Menopause is the time in a woman's life that signals the end of her childbearing years. During menopause, the ovaries stop producing eggs, menstrual activity changes and eventually stops, and the body's production of the female hormones, estrogen and progesterone, decreases.


While menopause actually occurs at the end of a woman's last period, it is only confirmed when she hasn't had a period for 12 months. Women usually experience menopause between ages 40 and 55 - sometimes earlier, sometimes later.

Premature menopause occurs before age 40 and is usually the result of a genetic predisposition or autoimmune disorders.

Induced menopause results from a medical intervention such as the surgical removal of ovaries or a hysterectomy (uterus removed but not the ovaries).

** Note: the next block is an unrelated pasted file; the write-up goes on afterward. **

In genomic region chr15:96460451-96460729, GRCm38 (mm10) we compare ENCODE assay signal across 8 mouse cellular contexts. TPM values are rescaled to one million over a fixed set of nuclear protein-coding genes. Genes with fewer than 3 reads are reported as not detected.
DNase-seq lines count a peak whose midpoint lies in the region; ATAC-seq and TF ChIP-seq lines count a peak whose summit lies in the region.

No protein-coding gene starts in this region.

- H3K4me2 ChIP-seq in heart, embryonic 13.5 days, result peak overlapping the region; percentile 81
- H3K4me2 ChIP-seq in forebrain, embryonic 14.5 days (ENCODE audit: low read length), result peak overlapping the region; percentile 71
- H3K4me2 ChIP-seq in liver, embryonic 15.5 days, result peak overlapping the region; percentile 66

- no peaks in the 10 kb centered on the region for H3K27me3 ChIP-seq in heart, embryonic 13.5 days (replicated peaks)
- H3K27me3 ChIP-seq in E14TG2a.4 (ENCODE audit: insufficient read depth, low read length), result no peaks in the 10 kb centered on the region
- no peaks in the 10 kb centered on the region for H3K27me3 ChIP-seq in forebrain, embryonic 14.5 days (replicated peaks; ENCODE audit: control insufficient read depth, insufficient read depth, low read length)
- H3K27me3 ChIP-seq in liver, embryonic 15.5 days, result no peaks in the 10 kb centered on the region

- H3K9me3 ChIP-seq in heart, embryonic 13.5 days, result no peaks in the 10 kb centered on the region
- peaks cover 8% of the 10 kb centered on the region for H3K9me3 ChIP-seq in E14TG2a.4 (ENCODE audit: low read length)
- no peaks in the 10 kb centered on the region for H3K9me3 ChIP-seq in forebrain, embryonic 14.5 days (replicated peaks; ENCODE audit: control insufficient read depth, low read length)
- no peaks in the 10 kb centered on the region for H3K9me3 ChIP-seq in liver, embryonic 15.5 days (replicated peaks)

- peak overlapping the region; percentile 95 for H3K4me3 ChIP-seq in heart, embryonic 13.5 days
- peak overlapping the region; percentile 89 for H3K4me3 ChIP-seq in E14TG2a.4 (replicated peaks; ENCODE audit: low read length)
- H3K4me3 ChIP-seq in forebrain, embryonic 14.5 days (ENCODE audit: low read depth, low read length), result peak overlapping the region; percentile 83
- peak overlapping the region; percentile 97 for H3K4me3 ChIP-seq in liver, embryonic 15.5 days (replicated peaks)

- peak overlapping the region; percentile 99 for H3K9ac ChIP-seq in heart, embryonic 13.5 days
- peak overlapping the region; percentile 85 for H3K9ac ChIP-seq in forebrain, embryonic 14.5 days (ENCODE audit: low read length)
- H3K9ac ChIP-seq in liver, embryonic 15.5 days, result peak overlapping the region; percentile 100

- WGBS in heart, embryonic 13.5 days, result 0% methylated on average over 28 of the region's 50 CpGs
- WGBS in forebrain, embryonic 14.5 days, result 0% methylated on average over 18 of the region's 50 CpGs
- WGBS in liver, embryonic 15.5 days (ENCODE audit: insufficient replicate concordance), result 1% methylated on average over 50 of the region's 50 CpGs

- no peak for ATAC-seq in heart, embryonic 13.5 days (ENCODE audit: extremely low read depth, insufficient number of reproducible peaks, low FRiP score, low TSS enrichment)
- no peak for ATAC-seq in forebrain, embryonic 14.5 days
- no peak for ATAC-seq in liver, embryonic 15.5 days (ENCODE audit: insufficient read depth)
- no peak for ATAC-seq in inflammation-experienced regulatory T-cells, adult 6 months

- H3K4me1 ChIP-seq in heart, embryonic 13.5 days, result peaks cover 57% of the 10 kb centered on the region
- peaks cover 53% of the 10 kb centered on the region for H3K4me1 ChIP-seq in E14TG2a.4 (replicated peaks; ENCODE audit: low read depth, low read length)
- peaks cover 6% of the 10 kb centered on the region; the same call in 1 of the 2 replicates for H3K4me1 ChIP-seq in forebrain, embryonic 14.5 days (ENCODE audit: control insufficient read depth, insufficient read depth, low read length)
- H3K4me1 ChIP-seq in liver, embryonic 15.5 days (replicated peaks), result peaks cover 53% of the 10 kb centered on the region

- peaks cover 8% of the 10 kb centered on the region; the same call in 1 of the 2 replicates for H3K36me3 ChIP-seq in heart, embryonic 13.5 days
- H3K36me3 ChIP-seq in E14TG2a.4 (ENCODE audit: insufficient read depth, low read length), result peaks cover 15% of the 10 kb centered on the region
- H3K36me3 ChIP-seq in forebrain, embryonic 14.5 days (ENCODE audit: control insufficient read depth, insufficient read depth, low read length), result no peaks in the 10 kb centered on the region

Symptoms vary from woman to woman. They may be mild, moderate, or severe.

  • hot flashes (sudden warm feeling, with blushing)
  • fatigue
  • irritability
  • insomnia
  • nervousness
  • night sweats
  • irregular menstrual patterns
  • dizzy or tingling sensations (pins and needles)
  • loss of bladder control
  • inflammation of the bladder or vagina
  • pain during intercourse due to vaginal dryness
  • joint, muscle aches
  • changes in sex drive


A doctor usually diagnoses menopause after reviewing a woman's medical history and conducting a physical examination. For instance, a pap smear may reveal changes in the vaginal lining due to decreased estrogen. Blood and urine tests can be used to measure estrogen and progesterone levels.

Written and reviewed by the MediResource Clinical Team